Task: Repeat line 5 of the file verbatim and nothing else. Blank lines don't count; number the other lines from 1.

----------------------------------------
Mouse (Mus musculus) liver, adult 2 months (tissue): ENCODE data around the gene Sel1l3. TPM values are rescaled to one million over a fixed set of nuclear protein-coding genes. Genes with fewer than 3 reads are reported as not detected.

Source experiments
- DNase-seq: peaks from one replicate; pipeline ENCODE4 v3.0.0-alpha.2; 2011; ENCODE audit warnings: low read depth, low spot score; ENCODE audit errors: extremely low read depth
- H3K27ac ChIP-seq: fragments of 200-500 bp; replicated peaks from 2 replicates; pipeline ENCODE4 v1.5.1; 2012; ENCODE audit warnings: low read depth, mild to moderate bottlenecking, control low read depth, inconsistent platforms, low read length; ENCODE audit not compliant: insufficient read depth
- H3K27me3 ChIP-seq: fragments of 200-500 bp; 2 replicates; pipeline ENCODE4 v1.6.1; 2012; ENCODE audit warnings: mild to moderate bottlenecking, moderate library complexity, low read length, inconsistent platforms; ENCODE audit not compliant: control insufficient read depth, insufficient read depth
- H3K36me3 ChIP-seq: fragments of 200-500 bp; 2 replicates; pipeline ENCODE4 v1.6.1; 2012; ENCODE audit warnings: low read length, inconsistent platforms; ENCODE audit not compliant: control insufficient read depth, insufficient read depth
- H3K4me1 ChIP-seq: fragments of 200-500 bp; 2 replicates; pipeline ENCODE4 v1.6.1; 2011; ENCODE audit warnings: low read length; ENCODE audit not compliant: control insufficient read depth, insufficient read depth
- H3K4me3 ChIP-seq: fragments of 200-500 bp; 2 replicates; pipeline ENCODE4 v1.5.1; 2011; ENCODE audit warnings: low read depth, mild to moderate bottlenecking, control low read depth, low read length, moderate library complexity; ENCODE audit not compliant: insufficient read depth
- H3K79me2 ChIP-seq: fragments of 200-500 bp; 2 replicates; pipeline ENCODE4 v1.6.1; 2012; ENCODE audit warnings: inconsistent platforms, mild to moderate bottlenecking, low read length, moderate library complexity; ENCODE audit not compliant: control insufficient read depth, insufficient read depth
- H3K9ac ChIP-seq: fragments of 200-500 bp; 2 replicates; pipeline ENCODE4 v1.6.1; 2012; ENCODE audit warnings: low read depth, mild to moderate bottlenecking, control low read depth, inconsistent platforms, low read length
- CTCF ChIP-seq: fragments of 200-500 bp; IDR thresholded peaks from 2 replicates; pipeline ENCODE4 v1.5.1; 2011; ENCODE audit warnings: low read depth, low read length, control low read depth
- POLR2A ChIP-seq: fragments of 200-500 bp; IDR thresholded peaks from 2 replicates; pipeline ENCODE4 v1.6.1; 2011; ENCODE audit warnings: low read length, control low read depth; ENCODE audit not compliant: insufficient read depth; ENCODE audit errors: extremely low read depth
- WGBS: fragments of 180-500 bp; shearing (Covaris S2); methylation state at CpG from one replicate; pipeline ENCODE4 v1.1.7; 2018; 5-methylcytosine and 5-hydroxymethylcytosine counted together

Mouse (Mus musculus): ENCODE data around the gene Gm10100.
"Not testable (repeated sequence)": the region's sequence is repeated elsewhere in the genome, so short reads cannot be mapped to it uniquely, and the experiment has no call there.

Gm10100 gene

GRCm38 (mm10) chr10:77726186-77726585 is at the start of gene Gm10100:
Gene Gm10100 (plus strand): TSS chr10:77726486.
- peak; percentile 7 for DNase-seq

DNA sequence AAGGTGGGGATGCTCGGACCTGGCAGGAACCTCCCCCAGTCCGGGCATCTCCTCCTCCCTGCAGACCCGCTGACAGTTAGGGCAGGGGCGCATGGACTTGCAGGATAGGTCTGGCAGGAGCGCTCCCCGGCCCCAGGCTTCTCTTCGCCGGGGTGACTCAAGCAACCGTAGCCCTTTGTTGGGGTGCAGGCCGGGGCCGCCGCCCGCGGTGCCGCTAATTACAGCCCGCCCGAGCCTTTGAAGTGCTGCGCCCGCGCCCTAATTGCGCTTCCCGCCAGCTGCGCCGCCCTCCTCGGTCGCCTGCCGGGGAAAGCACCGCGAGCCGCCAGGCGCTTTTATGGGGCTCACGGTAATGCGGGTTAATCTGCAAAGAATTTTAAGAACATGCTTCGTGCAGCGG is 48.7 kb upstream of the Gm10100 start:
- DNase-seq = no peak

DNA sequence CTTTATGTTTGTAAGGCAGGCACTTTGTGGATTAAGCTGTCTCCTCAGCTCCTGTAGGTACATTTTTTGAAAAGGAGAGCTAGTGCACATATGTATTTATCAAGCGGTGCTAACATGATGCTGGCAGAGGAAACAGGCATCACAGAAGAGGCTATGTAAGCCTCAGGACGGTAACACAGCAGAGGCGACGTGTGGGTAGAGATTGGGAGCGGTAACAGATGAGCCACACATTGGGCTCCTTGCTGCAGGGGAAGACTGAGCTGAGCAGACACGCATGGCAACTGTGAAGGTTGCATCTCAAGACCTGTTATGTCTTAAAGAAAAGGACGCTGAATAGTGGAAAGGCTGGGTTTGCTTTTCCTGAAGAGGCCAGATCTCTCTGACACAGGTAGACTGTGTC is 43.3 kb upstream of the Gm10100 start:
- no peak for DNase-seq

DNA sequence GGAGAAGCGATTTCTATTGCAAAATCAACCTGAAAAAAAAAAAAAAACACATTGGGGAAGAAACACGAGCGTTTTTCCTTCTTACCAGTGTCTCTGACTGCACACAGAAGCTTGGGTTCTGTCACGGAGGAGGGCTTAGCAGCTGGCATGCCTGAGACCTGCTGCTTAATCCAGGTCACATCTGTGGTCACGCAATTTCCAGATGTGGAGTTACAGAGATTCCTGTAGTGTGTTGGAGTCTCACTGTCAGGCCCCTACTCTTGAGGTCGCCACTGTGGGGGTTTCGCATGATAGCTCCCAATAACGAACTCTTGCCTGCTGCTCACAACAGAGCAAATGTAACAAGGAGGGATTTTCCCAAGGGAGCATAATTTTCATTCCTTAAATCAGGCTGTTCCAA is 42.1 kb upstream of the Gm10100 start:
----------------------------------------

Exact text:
- H3K27me3 ChIP-seq: fragments of 200-500 bp; 2 replicates; pipeline ENCODE4 v1.6.1; 2012; ENCODE audit warnings: mild to moderate bottlenecking, moderate library complexity, low read length, inconsistent platforms; ENCODE audit not compliant: control insufficient read depth, insufficient read depth